Walking along with history in these 5 places of New Delhi
New Delhi is an amalgamation of traditions and modernity due to its rich heritage. Rulers had been able to control India while sitting in New Delhi from for hundreds of years. This vibrant city has a balance of the old architecture and modern infrastructure. Its small lanes and large palaces have witnessed a large number of changes since centuries. Archaeologists, art lovers and xenophiles flood this city in search of answers, fun and food. New and Old Delhi is popularly known for its street food which offers some of the most delicious treats across the country. Following are some beautiful places you can visit around new and old Delhi:
1. Red Fort
The Lal Quila was built by Shah Jahan in the year 1648 to shift his capital from Agra to Delhi. The fort is constructed entirely with impregnable red sandstone. Formerly known as Quila-e-Mubarak, it is situated on the banks of river Yamuna whose water fed the moats of the fort. The fort is a symbol of Mughal architecture’s brilliance and beauty. This fort became a UNESCO World Heritage site in 2007 and has attracted tourists from around the world.
Timings: 7 am to 5:30 pm (Excluding Mondays)
2. India Gate
India Gate, also known as All India War Memorial, it is designed by Sir Edwin Lutyens. It is dedicated to the 82,000 Indian soldiers who lost their lives during the First World War and the Third Anglo-Afghan War. Over 13,300 names of servicemen are inscribed on this monumental structure. It also houses the Amar Jawan Jyoti which was built after the Indo-Pakistan war of 1971. It was inaugurated by former PM, Indira Gandhi. The pedestal is bound by four urns; one of them has a continuously burning flame. A treat for the eyes, this structure is often compared to Arch de Triomphe in France, the Gateway of India in Mumbai and the Arch of Constantine in Rome.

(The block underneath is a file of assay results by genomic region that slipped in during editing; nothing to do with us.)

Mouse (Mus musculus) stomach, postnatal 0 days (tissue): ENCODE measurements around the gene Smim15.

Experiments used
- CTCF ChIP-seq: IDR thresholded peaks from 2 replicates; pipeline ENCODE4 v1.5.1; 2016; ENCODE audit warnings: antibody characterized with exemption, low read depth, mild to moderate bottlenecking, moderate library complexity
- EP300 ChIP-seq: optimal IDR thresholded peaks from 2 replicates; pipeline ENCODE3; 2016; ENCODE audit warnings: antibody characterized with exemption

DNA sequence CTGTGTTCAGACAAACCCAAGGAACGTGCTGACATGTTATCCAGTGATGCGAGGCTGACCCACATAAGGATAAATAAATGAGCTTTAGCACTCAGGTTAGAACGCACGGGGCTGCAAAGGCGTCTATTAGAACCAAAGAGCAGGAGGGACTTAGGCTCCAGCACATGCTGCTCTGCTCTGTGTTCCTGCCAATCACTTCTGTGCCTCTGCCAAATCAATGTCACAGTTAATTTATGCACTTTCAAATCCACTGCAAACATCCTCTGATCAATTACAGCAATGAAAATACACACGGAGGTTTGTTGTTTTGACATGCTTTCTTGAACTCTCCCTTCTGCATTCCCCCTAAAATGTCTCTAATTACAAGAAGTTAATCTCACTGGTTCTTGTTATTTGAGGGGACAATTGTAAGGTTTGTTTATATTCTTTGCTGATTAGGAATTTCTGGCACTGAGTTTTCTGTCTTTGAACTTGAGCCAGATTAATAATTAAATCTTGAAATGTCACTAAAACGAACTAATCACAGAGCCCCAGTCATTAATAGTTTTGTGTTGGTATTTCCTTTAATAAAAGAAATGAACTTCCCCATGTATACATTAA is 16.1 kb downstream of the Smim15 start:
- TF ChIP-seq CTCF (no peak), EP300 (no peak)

Timings: Can be visited at any time of the day.
3. Qutub Minar
Ud-Din-Aibak, the founder of the Delhi Sultanate, started building this beautiful structure in 1192. The tower was later constructed by his successors too. Qutub Minar is the tallest individual structure in the world. This bewitching structure is also surrounded by the Iron Pillar and Alai Darwaza. As you go around the whole complex, you will be amazed by the intricate designs of Mughal architecture.
Timings: 10 am to 5 pm
4. Jama Masjid
Sitting right in the hustle and bustle of Old Delhi, Jama Masjid is a sight to behold. Also known as 'Masjid-I Jahan-Numa', it was built by Shah Jahan after he built the Taj Mahal and Red Fort. At the time, the construction cost around 1 million rupees, 5,000 workers and six years (1650-1656) to complete. The mosque still hosts thousands of pilgrims every year on the holy festival of Eid. A courtyard that can accommodate 25 thousand people makes Jama Masjid the largest mosque in the country.
Timings: 7:00 am to 12:00 pm, 1:30 pm to 6:30 pm (All days of the week)
5. Humayun’s Tomb
Located in the Nizamuddin East area of Delhi, this magnificent monument is the last resting place of the Mughal Emperor Humayun. Designed by Persian architect Mirak Mirza Ghiyath, The construction of the Tomb showcases a typical Mughal architecture with Persian influences. Humayun's Tomb was included in UNESCO's World Heritage List in the year 1993. Situated along the Yamuna River, this Tomb also comprises of a beautiful Mughal garden.
Timings: 10 am to 6 pm
These tourist attractions are the classic landmarks of New and Old Delhi. And in case you decide to make your stay as alluring as these spots, you should book a room at The Leela Palace New Delhi. The Leela Palace is a 5 star hotel in New Delhi which boasts of luxurious amenities and rooms. Its the perfect place to relax after a tour of the historic landmarks Delhi has to offer. The hotel also provide you with a guide that will take you around these places and also give you the correct information of these scintillating structures.